Monday 6 May
Miss Guest Diary writes: Even with a week to get over it, I was still feeling a bit miffed with Newport and so was rooting yesterday for Wrexham to win the play-off final. Not, as some might think, because I was upset at Town losing last week. No, on the day, Newport were simply better and deserved their victory: the reasons I didn't want Newport to get promoted were far more petty and childish than that.
Firstly, I hated the temporary stand behind the goal at Rodney Parade from which we watched the game. It bounced and swayed around alarmingly every time the fans jumped up and down – which they did a lot to ease the tedium of the second half – and which left me feeling slightly queasy. Secondly, I felt that it showed a complete lack of class not to wait until the Town fans had left the ground to announce that Wembley T-shirts had already been printed. But I changed my mind when I read this article about Newport's fortunes in the last few years. Losing to a club who had a lottery winner come in last year and take over as chairman could feel a bit unfair, but it's no different to the club being bankrolled by a local businessman. Anyway, Les Scadding sounds like a great bloke and I wish him and his club all the best for next season in the Football League.
I am very disappointed about the release of Ian Miller and Bradley Wood, so I'm not yet thinking about next season for Town. Except to pose the question to my other half as to whether we might "take a year off" from going to games. I've asked this every summer since we became non-League but not in a really serious way. I know we'll be heading down to Blundell Park as soon as the season tickets go on sale, and I confess to already looking forward to revisiting grounds we haven't been to for a few years, like Chester and Barnet. And I've absolutely no idea what we would do every weekend if there was no Town match to go to.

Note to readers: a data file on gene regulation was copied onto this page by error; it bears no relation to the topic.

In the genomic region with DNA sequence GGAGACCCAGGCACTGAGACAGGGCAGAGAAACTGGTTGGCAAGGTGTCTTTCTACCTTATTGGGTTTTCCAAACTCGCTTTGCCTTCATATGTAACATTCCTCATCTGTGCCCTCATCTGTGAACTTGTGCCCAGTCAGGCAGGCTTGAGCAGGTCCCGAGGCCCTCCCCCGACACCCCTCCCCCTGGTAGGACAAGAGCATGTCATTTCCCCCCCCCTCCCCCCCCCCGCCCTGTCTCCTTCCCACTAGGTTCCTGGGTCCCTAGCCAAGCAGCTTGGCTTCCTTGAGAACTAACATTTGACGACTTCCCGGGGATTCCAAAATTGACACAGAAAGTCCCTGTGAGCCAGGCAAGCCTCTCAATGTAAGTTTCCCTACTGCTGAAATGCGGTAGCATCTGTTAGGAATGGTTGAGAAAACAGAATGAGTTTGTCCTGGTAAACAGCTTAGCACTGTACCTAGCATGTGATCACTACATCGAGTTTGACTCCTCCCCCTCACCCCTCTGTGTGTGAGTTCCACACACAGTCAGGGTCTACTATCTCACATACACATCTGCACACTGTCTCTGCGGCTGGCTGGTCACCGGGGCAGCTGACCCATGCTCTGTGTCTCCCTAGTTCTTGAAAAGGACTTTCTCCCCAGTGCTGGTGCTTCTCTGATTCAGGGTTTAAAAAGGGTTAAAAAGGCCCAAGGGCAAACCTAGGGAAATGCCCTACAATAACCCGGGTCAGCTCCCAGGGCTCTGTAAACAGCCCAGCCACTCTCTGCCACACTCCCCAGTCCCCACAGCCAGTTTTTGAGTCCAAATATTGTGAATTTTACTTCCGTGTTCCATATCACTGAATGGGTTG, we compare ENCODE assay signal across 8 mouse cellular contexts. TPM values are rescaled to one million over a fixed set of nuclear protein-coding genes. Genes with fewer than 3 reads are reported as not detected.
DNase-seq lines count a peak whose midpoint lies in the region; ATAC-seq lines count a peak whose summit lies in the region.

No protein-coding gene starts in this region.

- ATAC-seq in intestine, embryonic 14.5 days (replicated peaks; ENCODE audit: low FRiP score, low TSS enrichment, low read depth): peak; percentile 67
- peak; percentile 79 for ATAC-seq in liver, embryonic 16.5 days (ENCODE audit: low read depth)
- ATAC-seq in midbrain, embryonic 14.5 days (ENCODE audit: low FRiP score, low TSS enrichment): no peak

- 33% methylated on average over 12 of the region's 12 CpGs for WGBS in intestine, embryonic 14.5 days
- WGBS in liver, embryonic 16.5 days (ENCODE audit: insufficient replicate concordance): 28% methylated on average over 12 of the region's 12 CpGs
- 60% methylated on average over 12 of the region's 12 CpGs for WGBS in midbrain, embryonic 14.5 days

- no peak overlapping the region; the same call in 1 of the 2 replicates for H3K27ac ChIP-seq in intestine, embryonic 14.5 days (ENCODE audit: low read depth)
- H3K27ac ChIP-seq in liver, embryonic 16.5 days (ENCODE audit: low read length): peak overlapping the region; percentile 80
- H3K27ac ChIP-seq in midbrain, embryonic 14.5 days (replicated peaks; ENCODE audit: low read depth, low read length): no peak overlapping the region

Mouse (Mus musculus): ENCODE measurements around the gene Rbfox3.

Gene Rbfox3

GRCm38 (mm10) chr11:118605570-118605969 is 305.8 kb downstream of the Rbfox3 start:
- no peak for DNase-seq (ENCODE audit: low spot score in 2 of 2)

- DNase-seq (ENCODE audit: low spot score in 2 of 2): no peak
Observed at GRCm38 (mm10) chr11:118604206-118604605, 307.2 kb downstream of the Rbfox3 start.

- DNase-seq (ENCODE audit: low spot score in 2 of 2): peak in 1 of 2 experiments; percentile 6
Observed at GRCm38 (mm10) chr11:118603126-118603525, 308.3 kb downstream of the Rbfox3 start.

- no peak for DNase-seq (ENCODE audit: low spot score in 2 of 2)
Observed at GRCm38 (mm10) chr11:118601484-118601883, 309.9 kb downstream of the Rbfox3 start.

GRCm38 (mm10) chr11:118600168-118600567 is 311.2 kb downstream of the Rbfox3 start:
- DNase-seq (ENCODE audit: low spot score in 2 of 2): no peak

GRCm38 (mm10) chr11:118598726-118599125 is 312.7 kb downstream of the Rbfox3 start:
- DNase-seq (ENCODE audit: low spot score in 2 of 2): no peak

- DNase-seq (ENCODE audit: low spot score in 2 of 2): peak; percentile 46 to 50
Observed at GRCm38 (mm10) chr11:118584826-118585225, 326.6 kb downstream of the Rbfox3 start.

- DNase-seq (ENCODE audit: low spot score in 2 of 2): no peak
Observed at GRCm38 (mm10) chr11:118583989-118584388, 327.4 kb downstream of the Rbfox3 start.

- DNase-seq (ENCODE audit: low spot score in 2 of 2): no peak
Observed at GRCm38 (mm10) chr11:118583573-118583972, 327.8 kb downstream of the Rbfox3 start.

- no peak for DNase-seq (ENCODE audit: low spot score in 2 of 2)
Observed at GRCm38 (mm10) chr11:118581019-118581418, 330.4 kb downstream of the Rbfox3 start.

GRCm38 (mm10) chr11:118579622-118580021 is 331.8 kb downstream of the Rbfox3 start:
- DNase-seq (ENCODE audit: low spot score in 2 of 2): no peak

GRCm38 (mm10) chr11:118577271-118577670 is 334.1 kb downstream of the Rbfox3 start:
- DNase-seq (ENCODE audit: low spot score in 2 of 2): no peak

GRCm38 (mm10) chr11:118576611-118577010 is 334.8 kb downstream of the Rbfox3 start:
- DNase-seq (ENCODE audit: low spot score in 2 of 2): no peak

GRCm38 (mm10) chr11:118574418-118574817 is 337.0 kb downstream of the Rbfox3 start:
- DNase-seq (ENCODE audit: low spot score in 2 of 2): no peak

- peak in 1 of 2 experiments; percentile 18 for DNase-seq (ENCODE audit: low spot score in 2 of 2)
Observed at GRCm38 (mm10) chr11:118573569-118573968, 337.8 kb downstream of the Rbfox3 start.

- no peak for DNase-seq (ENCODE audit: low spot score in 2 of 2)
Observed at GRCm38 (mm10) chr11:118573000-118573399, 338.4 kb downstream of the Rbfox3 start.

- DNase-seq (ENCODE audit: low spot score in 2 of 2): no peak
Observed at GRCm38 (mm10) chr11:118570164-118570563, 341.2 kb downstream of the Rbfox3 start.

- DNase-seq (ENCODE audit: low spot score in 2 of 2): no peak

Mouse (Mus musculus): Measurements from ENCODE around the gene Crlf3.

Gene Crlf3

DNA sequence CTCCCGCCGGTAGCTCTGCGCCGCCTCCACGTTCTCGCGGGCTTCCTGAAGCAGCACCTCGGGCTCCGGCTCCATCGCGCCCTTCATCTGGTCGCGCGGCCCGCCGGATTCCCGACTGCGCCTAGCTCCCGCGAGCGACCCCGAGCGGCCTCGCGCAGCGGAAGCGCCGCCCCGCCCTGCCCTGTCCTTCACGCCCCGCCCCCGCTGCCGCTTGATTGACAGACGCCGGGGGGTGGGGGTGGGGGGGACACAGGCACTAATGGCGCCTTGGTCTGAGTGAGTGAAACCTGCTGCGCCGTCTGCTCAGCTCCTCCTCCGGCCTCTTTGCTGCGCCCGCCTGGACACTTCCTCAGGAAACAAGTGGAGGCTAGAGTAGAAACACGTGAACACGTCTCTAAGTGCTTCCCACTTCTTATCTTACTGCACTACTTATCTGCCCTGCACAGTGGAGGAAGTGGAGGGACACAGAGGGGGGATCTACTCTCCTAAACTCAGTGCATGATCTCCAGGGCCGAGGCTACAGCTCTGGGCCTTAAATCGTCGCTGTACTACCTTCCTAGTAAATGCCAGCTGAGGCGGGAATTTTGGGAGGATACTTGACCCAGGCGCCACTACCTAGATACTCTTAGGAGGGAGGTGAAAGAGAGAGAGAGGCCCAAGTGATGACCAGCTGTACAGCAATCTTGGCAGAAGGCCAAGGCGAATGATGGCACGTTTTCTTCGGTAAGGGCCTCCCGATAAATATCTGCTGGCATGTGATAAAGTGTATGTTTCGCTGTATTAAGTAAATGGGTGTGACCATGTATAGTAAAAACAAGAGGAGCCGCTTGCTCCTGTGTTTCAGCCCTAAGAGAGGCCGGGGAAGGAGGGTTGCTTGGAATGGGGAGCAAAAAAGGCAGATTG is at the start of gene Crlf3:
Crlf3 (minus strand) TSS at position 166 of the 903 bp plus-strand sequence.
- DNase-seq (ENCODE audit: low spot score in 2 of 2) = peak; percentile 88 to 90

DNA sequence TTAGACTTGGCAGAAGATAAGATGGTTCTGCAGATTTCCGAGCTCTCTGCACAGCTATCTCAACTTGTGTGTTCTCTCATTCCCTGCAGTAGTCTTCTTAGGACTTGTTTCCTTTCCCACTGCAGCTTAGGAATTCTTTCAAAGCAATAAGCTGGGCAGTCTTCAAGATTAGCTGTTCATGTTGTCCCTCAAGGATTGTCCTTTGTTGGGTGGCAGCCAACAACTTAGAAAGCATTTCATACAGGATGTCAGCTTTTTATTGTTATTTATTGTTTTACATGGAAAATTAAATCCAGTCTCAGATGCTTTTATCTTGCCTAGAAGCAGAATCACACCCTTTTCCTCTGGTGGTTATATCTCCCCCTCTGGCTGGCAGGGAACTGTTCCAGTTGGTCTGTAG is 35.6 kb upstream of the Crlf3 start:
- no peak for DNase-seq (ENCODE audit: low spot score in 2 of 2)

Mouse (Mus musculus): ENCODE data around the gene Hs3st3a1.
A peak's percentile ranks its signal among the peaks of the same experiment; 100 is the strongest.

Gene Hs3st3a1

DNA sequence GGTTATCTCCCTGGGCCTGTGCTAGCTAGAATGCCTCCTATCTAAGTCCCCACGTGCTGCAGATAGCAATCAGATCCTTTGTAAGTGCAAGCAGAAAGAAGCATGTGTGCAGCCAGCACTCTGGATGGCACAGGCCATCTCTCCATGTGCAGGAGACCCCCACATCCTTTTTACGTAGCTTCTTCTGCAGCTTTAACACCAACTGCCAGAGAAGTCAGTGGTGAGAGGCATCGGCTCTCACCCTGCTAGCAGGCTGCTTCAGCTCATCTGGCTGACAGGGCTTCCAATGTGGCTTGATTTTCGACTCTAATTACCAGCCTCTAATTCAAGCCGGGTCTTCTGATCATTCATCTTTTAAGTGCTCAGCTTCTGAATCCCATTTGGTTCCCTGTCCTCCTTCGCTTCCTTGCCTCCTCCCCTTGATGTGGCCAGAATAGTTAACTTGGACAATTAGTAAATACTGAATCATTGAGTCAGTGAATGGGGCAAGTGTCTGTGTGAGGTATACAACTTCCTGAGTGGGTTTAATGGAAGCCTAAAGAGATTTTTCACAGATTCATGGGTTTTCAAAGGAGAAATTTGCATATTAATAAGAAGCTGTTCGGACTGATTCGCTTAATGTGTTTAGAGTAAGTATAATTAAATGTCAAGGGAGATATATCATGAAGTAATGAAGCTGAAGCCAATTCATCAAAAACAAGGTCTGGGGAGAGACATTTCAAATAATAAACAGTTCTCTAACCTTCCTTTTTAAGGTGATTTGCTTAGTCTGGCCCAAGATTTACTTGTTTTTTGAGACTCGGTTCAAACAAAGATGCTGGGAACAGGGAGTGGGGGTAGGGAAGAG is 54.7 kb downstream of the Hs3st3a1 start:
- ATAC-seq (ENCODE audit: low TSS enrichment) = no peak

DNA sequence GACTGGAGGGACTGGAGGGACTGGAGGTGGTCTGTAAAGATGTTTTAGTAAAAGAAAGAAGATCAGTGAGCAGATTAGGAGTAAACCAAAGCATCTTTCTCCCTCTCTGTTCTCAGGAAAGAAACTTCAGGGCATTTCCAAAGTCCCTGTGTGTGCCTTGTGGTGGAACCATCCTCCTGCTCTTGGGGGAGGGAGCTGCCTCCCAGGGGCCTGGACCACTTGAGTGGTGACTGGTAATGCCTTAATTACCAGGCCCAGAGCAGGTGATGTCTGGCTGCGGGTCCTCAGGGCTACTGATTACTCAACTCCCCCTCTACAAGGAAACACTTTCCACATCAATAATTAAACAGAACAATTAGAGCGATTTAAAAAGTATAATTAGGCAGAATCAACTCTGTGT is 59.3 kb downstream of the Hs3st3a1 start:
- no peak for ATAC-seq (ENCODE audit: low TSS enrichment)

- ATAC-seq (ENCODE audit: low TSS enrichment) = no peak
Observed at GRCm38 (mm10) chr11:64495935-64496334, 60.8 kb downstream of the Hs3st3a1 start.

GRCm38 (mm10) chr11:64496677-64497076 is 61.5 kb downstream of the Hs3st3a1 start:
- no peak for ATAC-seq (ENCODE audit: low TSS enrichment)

If you don't live in Lincoln or read The Guardian, you will probably have missed the news that Lincoln Ladies football team is being "relocated" to Nottingham and will be known henceforth as Notts County. Presumably this has not received much publicity because it concerns the women's game, but it is still to be deplored as another instance of franchise football.
Friday 3 May
Mardy Diary writes: What is there to say? The season has finished early, players have been released and Shouty – bluffing or not – has stated that there are unlikely to be any signings any time soon. All we have to wait on is to see if Disley and Southwell sign the deals offered to them. The rest is speculation.